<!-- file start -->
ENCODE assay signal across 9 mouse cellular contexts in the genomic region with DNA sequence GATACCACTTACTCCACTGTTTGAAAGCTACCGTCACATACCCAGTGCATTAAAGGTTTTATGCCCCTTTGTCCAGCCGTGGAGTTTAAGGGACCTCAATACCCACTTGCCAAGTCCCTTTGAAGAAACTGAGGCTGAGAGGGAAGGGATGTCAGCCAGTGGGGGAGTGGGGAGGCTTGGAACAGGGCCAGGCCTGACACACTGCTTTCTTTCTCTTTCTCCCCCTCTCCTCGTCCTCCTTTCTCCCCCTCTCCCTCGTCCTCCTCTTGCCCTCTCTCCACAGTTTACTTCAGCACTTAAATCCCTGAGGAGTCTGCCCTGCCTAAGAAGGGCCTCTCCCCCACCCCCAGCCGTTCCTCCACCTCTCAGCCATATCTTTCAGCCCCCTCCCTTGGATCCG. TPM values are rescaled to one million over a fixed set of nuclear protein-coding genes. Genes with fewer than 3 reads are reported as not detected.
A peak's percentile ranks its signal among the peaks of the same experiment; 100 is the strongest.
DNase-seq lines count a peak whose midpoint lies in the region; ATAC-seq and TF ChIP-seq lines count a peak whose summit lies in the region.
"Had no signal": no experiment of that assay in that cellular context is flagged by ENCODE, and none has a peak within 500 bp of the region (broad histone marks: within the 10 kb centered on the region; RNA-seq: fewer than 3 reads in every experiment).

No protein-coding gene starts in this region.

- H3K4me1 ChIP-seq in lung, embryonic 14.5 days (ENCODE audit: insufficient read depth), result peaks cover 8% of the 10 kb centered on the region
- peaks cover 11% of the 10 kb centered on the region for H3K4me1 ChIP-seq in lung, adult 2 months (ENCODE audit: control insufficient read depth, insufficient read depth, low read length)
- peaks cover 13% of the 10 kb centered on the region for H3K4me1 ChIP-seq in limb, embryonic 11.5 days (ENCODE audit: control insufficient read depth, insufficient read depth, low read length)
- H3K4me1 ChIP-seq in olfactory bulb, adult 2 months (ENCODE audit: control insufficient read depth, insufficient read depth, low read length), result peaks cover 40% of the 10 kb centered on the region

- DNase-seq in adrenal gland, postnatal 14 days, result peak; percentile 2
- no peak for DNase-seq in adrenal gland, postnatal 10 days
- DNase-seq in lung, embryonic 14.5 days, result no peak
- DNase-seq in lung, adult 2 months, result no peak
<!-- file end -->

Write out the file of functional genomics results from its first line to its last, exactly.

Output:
ENCODE assay signal across 9 mouse cellular contexts in the genomic region with DNA sequence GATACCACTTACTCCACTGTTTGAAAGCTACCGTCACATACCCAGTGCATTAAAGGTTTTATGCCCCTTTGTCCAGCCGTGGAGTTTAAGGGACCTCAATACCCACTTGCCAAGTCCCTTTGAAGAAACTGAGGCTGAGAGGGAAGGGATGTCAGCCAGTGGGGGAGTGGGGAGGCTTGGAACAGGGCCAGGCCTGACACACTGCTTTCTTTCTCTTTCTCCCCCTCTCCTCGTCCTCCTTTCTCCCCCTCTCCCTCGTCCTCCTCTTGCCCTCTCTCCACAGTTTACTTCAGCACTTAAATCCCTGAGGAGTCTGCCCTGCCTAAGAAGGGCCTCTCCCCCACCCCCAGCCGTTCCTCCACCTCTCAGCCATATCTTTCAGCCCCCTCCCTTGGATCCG. TPM values are rescaled to one million over a fixed set of nuclear protein-coding genes. Genes with fewer than 3 reads are reported as not detected.
A peak's percentile ranks its signal among the peaks of the same experiment; 100 is the strongest.
DNase-seq lines count a peak whose midpoint lies in the region; ATAC-seq and TF ChIP-seq lines count a peak whose summit lies in the region.
"Had no signal": no experiment of that assay in that cellular context is flagged by ENCODE, and none has a peak within 500 bp of the region (broad histone marks: within the 10 kb centered on the region; RNA-seq: fewer than 3 reads in every experiment).

No protein-coding gene starts in this region.

- H3K4me1 ChIP-seq in lung, embryonic 14.5 days (ENCODE audit: insufficient read depth), result peaks cover 8% of the 10 kb centered on the region
- peaks cover 11% of the 10 kb centered on the region for H3K4me1 ChIP-seq in lung, adult 2 months (ENCODE audit: control insufficient read depth, insufficient read depth, low read length)
- peaks cover 13% of the 10 kb centered on the region for H3K4me1 ChIP-seq in limb, embryonic 11.5 days (ENCODE audit: control insufficient read depth, insufficient read depth, low read length)
- H3K4me1 ChIP-seq in olfactory bulb, adult 2 months (ENCODE audit: control insufficient read depth, insufficient read depth, low read length), result peaks cover 40% of the 10 kb centered on the region

- DNase-seq in adrenal gland, postnatal 14 days, result peak; percentile 2
- no peak for DNase-seq in adrenal gland, postnatal 10 days
- DNase-seq in lung, embryonic 14.5 days, result no peak
- DNase-seq in lung, adult 2 months, result no peak